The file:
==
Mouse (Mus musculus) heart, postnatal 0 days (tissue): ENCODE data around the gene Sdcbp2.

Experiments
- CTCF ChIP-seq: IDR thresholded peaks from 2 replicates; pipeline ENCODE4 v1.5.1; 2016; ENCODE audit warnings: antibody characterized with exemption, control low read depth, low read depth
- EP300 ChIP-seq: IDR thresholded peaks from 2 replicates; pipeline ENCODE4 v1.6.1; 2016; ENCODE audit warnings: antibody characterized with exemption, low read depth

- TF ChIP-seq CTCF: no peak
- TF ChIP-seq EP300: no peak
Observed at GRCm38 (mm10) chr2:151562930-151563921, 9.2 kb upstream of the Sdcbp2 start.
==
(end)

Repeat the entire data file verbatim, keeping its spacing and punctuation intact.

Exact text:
Mouse (Mus musculus) heart, postnatal 0 days (tissue): ENCODE data around the gene Sdcbp2.

Experiments
- CTCF ChIP-seq: IDR thresholded peaks from 2 replicates; pipeline ENCODE4 v1.5.1; 2016; ENCODE audit warnings: antibody characterized with exemption, control low read depth, low read depth
- EP300 ChIP-seq: IDR thresholded peaks from 2 replicates; pipeline ENCODE4 v1.6.1; 2016; ENCODE audit warnings: antibody characterized with exemption, low read depth

- TF ChIP-seq CTCF: no peak
- TF ChIP-seq EP300: no peak
Observed at GRCm38 (mm10) chr2:151562930-151563921, 9.2 kb upstream of the Sdcbp2 start.